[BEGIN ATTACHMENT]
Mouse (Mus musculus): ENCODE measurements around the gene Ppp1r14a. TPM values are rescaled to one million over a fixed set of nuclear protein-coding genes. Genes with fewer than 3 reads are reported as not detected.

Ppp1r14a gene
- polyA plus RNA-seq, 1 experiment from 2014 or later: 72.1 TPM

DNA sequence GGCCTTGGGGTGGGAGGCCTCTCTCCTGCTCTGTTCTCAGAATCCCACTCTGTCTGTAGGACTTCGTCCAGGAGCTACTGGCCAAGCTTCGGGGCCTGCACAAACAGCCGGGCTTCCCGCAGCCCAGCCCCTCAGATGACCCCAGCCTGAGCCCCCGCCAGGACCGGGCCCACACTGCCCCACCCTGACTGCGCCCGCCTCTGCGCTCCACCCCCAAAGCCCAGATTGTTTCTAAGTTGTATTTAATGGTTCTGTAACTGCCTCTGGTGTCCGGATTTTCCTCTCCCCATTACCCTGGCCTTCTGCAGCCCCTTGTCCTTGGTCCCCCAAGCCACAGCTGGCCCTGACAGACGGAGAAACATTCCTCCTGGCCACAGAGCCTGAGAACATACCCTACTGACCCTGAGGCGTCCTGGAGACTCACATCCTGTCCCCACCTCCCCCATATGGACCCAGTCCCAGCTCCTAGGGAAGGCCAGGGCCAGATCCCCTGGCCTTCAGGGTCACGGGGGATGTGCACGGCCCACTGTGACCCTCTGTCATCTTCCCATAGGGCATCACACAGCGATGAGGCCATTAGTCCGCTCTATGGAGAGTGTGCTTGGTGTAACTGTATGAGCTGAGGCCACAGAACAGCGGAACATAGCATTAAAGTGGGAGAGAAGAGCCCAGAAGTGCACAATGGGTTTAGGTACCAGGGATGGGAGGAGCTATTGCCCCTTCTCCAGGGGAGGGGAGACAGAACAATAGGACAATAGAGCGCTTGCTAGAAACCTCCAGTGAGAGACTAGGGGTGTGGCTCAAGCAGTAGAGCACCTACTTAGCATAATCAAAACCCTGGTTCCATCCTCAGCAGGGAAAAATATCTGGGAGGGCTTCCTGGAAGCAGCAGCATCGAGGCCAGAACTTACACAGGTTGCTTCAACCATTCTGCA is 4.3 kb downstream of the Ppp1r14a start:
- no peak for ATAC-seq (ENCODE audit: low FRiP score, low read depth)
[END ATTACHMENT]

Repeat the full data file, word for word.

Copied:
Mouse (Mus musculus): ENCODE measurements around the gene Ppp1r14a. TPM values are rescaled to one million over a fixed set of nuclear protein-coding genes. Genes with fewer than 3 reads are reported as not detected.

Ppp1r14a gene
- polyA plus RNA-seq, 1 experiment from 2014 or later: 72.1 TPM

DNA sequence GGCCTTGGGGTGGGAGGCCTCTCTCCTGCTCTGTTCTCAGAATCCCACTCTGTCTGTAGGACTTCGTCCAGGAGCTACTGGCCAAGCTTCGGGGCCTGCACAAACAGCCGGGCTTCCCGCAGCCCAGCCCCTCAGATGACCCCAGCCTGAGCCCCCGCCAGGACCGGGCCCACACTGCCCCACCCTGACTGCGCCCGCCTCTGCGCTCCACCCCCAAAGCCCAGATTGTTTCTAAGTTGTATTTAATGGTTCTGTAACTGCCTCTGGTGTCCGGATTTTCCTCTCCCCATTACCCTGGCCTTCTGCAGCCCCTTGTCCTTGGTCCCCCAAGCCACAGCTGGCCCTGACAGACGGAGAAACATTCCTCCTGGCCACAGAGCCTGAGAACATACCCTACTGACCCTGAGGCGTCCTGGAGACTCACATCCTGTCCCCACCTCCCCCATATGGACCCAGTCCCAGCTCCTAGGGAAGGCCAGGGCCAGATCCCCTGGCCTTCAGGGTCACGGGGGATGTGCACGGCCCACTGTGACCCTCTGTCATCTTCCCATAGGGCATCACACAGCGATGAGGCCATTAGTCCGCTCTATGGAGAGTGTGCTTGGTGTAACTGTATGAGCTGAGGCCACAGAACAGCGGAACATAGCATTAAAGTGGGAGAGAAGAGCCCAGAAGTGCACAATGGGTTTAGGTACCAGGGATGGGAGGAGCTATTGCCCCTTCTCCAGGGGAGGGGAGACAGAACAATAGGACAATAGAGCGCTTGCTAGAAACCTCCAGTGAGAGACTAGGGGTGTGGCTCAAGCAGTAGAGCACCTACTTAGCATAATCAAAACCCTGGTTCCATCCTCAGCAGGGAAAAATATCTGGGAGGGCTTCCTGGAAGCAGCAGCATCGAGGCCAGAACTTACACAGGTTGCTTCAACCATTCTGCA is 4.3 kb downstream of the Ppp1r14a start:
- no peak for ATAC-seq (ENCODE audit: low FRiP score, low read depth)